Written byJessica Shee
What is trustd Process on Mac and Solve trustd High CPU Usage
Summary: This article from iBoysoft introduce what the process trustd is in Activity Monitor on Mac. If the trustd process is taking up high CPU usage, you can also find permanent solutions here.
There are various processes found in Mac's Activity Monitor such as
trustd is another process that can be seen in the Activity Monitor. What is the Mac trustd process? There is no cause for alarm because it is part of macOS. If the Activity Monitor indicates that the trustd process is consuming a significant amount of CPU, you must take action to reduce CPU usage to improve the performance of your Mac.
Table of Contents:
What is the process trustd on Mac?
"trustd" is a system process that runs on macOS, which is responsible for verifying the digital signatures of various software components such as system software updates, third-party application installations, and code signing identities.
Specifically speaking, when an application or software component is installed or updated on macOS, trustd checks the digital signature of the software against a list of trusted certificates to verify its authenticity. If the signature is valid, the software is deemed trustworthy, and it can run without any warnings or prompts. However, if the signature is invalid or untrusted, the system will alert the user and prevent the software from running. For example,
- Can't Be Opened Because Apple Cannot Check It for Malicious Software
- UNTRUSTED_CERT_TITLE Error During macOS Reinstallation
- Safari Can't Establish a Secure Connection
Overall, it is an essential component of macOS's security infrastructure that helps ensure that only trusted software is allowed to run on the system.
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How to fix the trustd process high CPU usage on your Mac
As a daemon process that runs in the background, the Mac trustd process typically uses less than 0.5% of the CPU. Trustd shouldn't ever consume more than 99% or 100% of the CPU; if it does, your Mac may significantly slow down or even crash.
Force quit the process trustd on Mac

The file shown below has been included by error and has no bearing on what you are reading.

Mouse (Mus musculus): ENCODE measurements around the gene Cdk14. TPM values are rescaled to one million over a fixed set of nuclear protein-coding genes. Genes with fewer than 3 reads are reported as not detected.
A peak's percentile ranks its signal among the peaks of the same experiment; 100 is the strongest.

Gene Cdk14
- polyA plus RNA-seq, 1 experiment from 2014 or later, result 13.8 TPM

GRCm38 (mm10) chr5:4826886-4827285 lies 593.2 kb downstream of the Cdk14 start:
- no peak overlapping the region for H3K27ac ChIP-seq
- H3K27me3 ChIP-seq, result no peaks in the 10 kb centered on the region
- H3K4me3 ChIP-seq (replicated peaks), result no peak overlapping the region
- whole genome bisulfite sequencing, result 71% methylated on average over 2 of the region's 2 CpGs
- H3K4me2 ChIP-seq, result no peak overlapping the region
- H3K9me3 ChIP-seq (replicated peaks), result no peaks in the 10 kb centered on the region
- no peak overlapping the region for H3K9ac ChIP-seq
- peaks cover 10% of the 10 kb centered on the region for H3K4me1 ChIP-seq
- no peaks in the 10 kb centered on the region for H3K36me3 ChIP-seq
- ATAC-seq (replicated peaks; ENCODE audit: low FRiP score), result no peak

The simplest fix is to manually end the trustd process on Mac. You don't need to worry about terminating it because it will restart on demand. You have multiple ways to do this:
1. Restart your Mac. Restarting macOS will kill all ongoing processes and let the operating start from scratch.
2. Force quit the process in Activity Monitor. Find the trustd process and click the force quick button at the top of the window and click Force Quit to confirm.
3. Kill the process in the Terminal. Open the Terminal app on Mac and run "sudo killall trustd" (without quotes) command.
If these methods don't change anything and the trustd process still uses a huge chunk of your CPU, try to modify the keychain folder.
Modify Keychains folder
The keychains folder is a collection of encrypted files that store sensitive information such as passwords, private keys, and certificates. When the trustd process needs to evaluate the trust settings for the certificate, it uses the information stored in the keychains folder. Therefore, modifying the keychains folder might solve the trustd process that goes crazy.
Fix the trustd process high CPU issue on Mac:
1. Click the Go option at the top menu bar and select Go to Folder.
2. Enter /Library/Keychains and click Go.
3. Copy the System.keychain file to another folder on your Mac for backup in case you need the data in it.
4. Drag the file to the Trash.
5. Enter your admin password to complete the deletion.
6. Restart your Mac.
Note: Deleting the file doesn't cause any harm to your computer because it will regenerate. However, you might lose some saved passwords with the newly generated file.
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Modify the trustd folder
The last way to fix the Mac trustd process taking up high CPU usage issue is to modify the trustd folder. The following solution is discovered by Jeff Johnson.
Fix the trustd process Mac high CPU:
1. Start your Mac in macOS Recovery Mode.
2. Select Terminal from the Utilities at the top menu.
3. Run the following command to open the trustd folder.
On macOS Big Sur or above:
On macOS Catalina or earlier:
4. Find files with names starting with "valid.sqlite3".
5. Rename these files.
6. Restart your computer.
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The Mac trustd process ensures the authenticity and integrity of the software running on the system by checking the digital signature against trusted certificates. Use the techniques in this article to resolve the trustd process's high CPU utilization if the trustd process is somehow taking nearly all of your CPU.